US Supreme Court asked to hear case on removal of Trump from Colorado primary ballot News
"Donald Trump" - Gage Skidmore, CC BY-SA 2.0
US Supreme Court asked to hear case on removal of Trump from Colorado primary ballot

The Colorado Republican State Central Committee (CRSCC) filed a petition for a writ of certiorari Wednesday to overturn the Colorado Supreme Court’s decision which removed former president Donald Trump from the 2024 Republican primary ballot. The Colorado Supreme Court found Trump engaged in an insurrection on January 6, 2021.

Represented by the American Center for Law and Justice (ACLJ), the CRSCC’s petition to take the case to the Supreme Court focuses on section three of the Fourteenth Amendment and the First Amendment’s right of association.

The petition begins with an examination of specific language in section three of the Fourteenth Amendment. That provision prevents any person from holding office in the US if they previously took an oath and “shall have engaged in insurrection or rebellion against [the US Constitution.]” The petitioners argue that the presidency is not an office covered under section three. Rather, they claim that the offices only include a “congressman, state legislator, or state officer.” This argument cites support in Article II, Section 4 of the Constitution, which directs the president to “Commission all the Officers of the United States.” Because this provision states that the president can commission all US officers, the petitioners reason that the president is not included in this category because it would be contradictory.

The second argument the petitioners make under section three of the Fourteenth Amendment is that the Colorado Supreme Court overstepped its authority because only Congress has the power to enforce this section. They further claim that Trump would have to be convicted under 18 USC § 2383 (which criminalizes insurrection) for section three to apply.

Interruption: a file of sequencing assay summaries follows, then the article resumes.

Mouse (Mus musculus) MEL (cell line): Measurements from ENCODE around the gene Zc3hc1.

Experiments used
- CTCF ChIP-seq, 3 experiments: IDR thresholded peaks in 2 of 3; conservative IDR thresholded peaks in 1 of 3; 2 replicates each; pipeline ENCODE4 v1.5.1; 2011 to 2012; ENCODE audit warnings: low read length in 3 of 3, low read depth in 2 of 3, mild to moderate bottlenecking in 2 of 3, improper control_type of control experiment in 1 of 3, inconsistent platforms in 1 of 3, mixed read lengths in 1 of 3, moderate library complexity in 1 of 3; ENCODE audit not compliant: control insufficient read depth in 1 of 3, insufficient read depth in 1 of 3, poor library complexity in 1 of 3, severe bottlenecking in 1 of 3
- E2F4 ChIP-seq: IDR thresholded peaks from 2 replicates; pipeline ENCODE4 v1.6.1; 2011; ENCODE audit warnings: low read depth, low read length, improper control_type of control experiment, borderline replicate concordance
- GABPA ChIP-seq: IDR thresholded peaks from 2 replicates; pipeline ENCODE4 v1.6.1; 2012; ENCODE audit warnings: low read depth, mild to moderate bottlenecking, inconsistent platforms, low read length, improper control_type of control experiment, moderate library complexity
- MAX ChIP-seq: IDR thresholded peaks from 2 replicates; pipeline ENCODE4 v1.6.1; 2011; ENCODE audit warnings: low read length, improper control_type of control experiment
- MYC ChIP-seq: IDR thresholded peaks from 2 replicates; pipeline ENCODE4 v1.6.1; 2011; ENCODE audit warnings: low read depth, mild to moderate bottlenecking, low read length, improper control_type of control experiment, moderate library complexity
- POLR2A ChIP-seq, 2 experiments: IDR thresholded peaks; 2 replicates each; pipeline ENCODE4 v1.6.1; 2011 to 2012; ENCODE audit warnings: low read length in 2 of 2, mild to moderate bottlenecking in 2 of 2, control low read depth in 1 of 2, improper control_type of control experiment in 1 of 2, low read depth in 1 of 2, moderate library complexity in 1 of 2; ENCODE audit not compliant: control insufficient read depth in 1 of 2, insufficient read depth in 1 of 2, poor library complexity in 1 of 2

Finally, the petition claims the Colorado Supreme Court’s decision violates voters’ First Amendment right of association because it prevents a voter from choosing their preferred political candidate.

In a press announcement by ACLJ attorneys Jay and Jordan Sekulow, the organization said, “The Constitution, our system of democratic elections in our constitutional republic, the right of a party to designate its candidates of choice for its members, due process – and, ultimately, the voters’ right to choose who they vote for are all under assault.”

Former Colorado Republican state senator and lead plaintiff Norma Anderson reacted after the Colorado Supreme Court’s ruling, stating, “I was surprised and delighted. I’m very happy with the ruling. I felt they read the Constitution. I sat and watched January 6 all day long, and I cried.”

Also on Wednesday, the Michigan Supreme Court ruled that it would not block Trump from appearing on its 2024 primary ballot. Last week, a West Virginia district court also dismissed a lawsuit seeking to ban Trump from the next primary ballot.